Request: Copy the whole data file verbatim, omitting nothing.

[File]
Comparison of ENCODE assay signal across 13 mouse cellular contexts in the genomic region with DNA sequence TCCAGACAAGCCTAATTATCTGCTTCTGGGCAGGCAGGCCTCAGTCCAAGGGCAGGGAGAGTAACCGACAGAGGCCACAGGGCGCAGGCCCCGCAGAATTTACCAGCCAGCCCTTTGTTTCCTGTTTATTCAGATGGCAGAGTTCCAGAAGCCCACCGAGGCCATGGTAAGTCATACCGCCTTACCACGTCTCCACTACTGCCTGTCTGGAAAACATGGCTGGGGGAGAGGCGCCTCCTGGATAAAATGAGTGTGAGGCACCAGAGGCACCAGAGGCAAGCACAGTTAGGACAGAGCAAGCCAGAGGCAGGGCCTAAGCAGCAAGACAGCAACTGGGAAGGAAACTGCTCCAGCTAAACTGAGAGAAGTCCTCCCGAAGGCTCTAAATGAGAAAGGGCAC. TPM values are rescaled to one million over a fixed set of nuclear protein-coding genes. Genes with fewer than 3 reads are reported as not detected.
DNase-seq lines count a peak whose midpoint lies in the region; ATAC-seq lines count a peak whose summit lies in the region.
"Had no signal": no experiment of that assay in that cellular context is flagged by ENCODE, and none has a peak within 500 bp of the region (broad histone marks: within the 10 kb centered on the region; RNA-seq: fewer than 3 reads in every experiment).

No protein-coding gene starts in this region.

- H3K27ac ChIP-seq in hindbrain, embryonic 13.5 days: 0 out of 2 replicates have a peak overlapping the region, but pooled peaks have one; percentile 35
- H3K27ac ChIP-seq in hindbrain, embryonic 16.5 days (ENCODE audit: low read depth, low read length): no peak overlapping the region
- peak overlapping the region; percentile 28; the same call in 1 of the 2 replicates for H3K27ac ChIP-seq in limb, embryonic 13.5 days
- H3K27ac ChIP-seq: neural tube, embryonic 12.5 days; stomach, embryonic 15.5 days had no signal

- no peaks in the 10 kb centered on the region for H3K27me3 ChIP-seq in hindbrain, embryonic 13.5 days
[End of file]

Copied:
Comparison of ENCODE assay signal across 13 mouse cellular contexts in the genomic region with DNA sequence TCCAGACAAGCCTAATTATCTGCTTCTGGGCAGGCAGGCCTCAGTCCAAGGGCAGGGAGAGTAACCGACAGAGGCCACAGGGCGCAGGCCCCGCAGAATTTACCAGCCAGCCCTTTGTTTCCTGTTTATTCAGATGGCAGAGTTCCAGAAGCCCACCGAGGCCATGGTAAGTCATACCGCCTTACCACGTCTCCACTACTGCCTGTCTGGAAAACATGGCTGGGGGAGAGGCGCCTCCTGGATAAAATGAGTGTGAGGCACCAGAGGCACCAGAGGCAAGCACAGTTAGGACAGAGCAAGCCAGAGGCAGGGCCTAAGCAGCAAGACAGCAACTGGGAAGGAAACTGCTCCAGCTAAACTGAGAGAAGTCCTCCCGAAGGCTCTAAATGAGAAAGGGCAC. TPM values are rescaled to one million over a fixed set of nuclear protein-coding genes. Genes with fewer than 3 reads are reported as not detected.
DNase-seq lines count a peak whose midpoint lies in the region; ATAC-seq lines count a peak whose summit lies in the region.
"Had no signal": no experiment of that assay in that cellular context is flagged by ENCODE, and none has a peak within 500 bp of the region (broad histone marks: within the 10 kb centered on the region; RNA-seq: fewer than 3 reads in every experiment).

No protein-coding gene starts in this region.

- H3K27ac ChIP-seq in hindbrain, embryonic 13.5 days: 0 out of 2 replicates have a peak overlapping the region, but pooled peaks have one; percentile 35
- H3K27ac ChIP-seq in hindbrain, embryonic 16.5 days (ENCODE audit: low read depth, low read length): no peak overlapping the region
- peak overlapping the region; percentile 28; the same call in 1 of the 2 replicates for H3K27ac ChIP-seq in limb, embryonic 13.5 days
- H3K27ac ChIP-seq: neural tube, embryonic 12.5 days; stomach, embryonic 15.5 days had no signal

- no peaks in the 10 kb centered on the region for H3K27me3 ChIP-seq in hindbrain, embryonic 13.5 days